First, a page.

So if my program is a series of referentially transparent expressions that eventually makes some state change in a data store then hypothetically I could, for one service call, replace my program with the value it would create and store that to the database and my data would be in a valid consistent state.
So the natural question is what are good practices for reorganizing the effects to the ends of my referentially transparent expression (RTE) pipeline? I gather that the only side-effects should occur at the end of a pipeline of RTEs.
The approach I have been taking is that instead of causing side effects along the way I have each method or function build a data structure that is passed along down the function chain that eventually ends up being persisted or returned to the requesting client. Is it that simple?
To add intermediary logging in the middle of the pipeline would it just be an extra function call or should that be added in with something like aspect oriented programming as an AST manipulation?
This is a controversial question. Many imperative programmers ask how they could do logging would they switch to functional programming. One solution that often comes to mind is adding the log data to the result, and then treating it as the rest of the result by applying an effect (storing in a file for example). This might seem more functional than treating logging as a side effect, although it has a huge drawback in terms of memory use.
But the real question is why do you need logging? Generally, logging is not a requirement. It is just a way to see what is happening in your program in case something goes wrong. I once worked with a manager who used to say "I don't care if programs have bugs provided there are enough logs to find an fix the bugs quickly". Every one may have its own opinion. I prefer a program that works and has no logs. This is why I prefer functional programming. Functional programs are safer, so they need less tests and less logs. The problem about tests could be the subject of a whole separate discussion. To stick with logging, functional programmers generally do not use it, unless it is logging the business process in which case it is part of the output of the program and is treated as such. But logging as a side effect is generally not used in FP. (I know its hard to believe!)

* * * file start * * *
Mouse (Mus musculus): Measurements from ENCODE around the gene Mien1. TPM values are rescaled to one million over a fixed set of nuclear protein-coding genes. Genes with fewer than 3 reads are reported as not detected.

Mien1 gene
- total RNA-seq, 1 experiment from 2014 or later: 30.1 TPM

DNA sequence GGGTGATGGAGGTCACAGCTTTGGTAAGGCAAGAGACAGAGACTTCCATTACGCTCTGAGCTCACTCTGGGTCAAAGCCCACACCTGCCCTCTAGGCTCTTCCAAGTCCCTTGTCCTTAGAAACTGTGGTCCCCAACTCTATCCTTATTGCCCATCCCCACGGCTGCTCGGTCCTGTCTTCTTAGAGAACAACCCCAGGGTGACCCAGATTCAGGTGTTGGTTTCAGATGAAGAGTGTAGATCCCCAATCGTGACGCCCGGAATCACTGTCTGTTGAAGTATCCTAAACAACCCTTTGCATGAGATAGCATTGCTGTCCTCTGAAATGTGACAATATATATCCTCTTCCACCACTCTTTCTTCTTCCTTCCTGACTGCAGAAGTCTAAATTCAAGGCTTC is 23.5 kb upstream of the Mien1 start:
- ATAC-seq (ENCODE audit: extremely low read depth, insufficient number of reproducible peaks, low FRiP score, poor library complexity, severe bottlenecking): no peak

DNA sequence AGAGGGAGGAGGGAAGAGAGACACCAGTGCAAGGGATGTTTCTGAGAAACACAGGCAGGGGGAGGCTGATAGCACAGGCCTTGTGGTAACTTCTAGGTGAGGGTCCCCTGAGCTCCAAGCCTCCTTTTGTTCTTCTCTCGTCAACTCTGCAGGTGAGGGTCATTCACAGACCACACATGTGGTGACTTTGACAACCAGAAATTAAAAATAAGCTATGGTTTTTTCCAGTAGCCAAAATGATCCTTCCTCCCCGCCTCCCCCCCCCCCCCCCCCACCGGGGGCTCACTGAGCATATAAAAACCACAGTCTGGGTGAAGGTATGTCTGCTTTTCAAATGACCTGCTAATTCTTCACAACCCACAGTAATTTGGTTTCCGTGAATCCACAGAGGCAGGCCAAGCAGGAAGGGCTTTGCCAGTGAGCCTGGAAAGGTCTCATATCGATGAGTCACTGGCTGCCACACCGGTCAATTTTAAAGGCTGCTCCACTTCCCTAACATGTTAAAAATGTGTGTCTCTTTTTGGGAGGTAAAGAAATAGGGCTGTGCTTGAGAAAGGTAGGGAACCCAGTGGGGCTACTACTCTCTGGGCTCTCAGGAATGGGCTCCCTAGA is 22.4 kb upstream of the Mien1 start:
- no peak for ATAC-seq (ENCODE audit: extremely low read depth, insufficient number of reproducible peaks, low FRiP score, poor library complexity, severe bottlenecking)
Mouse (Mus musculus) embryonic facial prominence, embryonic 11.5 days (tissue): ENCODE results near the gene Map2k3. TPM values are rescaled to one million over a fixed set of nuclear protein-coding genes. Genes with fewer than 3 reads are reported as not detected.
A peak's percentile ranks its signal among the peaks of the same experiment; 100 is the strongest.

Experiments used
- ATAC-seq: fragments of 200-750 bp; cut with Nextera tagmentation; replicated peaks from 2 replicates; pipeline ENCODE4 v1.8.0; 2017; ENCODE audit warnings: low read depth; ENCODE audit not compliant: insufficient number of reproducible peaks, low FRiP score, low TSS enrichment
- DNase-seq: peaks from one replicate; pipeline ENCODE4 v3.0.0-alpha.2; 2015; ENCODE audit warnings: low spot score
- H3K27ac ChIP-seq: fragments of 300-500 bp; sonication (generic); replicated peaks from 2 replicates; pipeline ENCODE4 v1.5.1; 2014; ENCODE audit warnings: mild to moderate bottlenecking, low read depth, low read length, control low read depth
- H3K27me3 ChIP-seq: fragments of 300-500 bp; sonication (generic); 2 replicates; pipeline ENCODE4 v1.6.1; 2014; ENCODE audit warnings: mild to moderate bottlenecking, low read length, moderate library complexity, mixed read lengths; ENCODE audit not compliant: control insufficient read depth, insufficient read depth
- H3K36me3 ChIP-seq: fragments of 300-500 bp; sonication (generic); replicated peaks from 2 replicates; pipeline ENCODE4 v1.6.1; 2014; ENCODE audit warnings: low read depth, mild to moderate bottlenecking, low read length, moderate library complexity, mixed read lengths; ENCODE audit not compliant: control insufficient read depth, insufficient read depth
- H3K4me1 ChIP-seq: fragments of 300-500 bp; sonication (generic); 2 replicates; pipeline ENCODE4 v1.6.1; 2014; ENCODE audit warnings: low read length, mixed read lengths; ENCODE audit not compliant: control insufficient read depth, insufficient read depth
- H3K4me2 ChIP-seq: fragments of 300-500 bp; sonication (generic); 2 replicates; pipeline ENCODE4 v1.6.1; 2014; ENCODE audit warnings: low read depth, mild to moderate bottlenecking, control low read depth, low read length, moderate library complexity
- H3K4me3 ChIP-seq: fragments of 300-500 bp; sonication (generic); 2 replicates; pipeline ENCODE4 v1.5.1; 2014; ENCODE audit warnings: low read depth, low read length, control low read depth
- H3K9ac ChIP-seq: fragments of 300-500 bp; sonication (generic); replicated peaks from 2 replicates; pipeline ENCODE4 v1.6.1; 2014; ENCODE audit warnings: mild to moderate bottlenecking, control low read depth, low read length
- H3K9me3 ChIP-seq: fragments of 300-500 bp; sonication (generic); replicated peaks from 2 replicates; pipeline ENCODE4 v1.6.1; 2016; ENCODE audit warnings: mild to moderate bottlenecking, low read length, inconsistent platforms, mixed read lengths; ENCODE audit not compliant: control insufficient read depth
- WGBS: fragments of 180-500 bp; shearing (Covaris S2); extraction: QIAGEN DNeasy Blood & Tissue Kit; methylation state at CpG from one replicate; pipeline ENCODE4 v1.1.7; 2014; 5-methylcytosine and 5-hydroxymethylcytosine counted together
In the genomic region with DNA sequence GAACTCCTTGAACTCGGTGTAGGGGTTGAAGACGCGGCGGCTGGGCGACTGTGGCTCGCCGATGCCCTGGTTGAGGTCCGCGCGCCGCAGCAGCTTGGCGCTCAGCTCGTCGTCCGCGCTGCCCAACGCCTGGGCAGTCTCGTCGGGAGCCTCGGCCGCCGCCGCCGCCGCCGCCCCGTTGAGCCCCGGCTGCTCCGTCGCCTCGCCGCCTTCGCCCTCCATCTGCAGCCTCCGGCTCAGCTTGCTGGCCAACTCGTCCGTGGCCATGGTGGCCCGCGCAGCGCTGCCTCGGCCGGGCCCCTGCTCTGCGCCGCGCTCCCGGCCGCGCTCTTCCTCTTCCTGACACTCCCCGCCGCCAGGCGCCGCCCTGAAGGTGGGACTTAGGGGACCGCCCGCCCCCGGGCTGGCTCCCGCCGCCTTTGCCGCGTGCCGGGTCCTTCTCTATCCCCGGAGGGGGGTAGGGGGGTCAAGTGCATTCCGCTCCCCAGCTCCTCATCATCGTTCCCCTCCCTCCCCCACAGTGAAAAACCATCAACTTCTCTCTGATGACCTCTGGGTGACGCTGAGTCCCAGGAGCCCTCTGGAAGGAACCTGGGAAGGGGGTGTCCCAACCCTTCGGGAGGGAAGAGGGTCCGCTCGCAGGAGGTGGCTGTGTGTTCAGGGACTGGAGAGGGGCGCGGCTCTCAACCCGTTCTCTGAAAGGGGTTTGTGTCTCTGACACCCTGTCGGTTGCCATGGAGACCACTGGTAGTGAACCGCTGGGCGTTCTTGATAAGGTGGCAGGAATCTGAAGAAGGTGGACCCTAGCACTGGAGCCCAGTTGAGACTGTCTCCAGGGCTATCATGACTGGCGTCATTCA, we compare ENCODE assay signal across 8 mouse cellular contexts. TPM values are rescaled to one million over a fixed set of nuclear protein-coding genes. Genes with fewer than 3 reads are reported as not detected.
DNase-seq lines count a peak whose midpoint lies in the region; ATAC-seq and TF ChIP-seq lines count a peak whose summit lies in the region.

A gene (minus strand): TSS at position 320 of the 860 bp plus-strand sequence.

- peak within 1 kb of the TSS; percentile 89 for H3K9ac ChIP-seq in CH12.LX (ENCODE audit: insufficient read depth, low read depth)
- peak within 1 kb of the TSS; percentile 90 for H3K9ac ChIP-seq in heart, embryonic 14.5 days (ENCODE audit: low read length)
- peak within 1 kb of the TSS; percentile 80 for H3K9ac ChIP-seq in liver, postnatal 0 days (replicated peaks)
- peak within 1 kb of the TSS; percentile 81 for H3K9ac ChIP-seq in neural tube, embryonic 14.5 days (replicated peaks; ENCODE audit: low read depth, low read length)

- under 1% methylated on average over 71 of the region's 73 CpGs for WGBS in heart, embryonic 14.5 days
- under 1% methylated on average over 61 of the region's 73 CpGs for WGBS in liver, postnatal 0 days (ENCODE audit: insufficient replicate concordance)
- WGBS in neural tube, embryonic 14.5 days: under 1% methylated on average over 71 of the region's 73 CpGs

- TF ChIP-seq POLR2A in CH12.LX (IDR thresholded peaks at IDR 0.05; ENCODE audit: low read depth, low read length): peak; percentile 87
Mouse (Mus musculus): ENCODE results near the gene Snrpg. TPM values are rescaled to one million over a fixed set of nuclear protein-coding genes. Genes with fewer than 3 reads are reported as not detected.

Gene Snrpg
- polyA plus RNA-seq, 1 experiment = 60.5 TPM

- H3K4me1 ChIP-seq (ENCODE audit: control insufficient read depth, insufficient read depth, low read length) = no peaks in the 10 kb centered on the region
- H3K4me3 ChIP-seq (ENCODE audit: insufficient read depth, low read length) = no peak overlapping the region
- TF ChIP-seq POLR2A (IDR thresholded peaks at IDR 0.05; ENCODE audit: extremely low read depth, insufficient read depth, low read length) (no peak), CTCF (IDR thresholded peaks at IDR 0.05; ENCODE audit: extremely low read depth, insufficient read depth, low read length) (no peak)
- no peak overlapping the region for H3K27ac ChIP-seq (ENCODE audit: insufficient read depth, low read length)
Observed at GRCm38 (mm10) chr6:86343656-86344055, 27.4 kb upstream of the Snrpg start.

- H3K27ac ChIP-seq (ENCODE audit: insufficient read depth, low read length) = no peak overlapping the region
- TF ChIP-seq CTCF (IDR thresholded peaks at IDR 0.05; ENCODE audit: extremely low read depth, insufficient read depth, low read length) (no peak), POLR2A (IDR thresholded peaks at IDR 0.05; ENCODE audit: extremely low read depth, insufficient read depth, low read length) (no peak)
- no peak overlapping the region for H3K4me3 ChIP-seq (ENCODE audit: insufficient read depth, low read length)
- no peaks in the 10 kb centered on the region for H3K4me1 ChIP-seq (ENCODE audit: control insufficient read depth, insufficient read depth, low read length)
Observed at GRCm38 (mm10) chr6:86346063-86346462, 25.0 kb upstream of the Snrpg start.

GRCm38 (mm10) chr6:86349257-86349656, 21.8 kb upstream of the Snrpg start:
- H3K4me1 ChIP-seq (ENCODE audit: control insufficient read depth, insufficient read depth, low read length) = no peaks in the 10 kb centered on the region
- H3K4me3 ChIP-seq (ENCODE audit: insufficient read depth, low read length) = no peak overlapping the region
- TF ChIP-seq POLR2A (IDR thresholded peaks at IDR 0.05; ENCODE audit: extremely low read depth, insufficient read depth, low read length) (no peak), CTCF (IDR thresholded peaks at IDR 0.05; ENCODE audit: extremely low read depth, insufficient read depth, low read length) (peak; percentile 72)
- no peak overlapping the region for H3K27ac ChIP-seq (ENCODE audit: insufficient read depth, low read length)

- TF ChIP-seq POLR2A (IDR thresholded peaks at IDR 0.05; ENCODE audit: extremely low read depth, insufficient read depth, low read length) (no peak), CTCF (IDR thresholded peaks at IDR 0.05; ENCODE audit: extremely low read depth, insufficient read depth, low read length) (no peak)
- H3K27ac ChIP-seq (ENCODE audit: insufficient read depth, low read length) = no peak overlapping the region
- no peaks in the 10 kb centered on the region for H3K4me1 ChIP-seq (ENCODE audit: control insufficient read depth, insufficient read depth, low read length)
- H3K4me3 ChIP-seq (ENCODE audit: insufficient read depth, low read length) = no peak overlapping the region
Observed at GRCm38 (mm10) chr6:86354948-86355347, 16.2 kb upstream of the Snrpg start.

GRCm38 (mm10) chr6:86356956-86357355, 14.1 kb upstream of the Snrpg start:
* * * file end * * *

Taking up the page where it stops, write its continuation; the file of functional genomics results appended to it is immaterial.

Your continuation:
I wanted to see what Pierre-Yves had to say before jumping in...
My experience has been that while logging is used somewhat less in FP, it is still fairly widely used. Two common idioms are returning all the logging data along with the actual result (as Pierre-Yves suggested), or some sort of fire-and-forget asynchronous logging which can be easily ignored or mocked for development/testing. An important mental shift in both cases is to think of logging output as data, not text. For a good talk about logs-as-data watch this talk from Clojure/conj 2012.
In our production Clojure applications, we still have some "regular" (text) logging, output asynchronously (fire-and-forget), but increasingly we're writing "logging" data to files, for aggregation and processing elsewhere. We treat that the same way as we treat other side-effects by pushing them to the edges of our code as much as possible. We often have the idea of a "commit" at the end of any given piece of processing and our computation hands back the result to be returned and a list of thunks to evaluate -- anonymous functions that take no arguments. That list of thunks will include store-to-database side effects or log-to-file side effects or whatever else needs to be done.
We've also experimented with returning a pure data structure that represents all the things that need committing. That's "nicer" from a functional perspective but not as convenient. You can take a look at a library of mine that supports this approach. We used that for a while at work but it was rather unwieldy in production usage.
Whatever approach you take, the key things are to try to keep most of your code pure, and push side-effects out to the edges, as much as is practical.
I spent the morning putting in a comma and the afternoon removing it.
-- Gustave Flaubert, French realist novelist (1821-1880)
One way to apply this technique is to use an actor framework. One can then use a dedicated logging actor. In, such case, each actor is responsible for some computation, and the result is then sent as a message to another actor. It is then easy to gather logging info during the computation and then send one message to a business actor with the result of the computation and another one to the logging actor. And if actors responsibility is limited, it is often even possible to create logging data only when messages are sent. Of course, this is mainly business logging (typically, which actor is sending which data at which time.) What functional programs don't need is logging information about internal state mutation of the components, since components are stateless so not mutation ever occurs.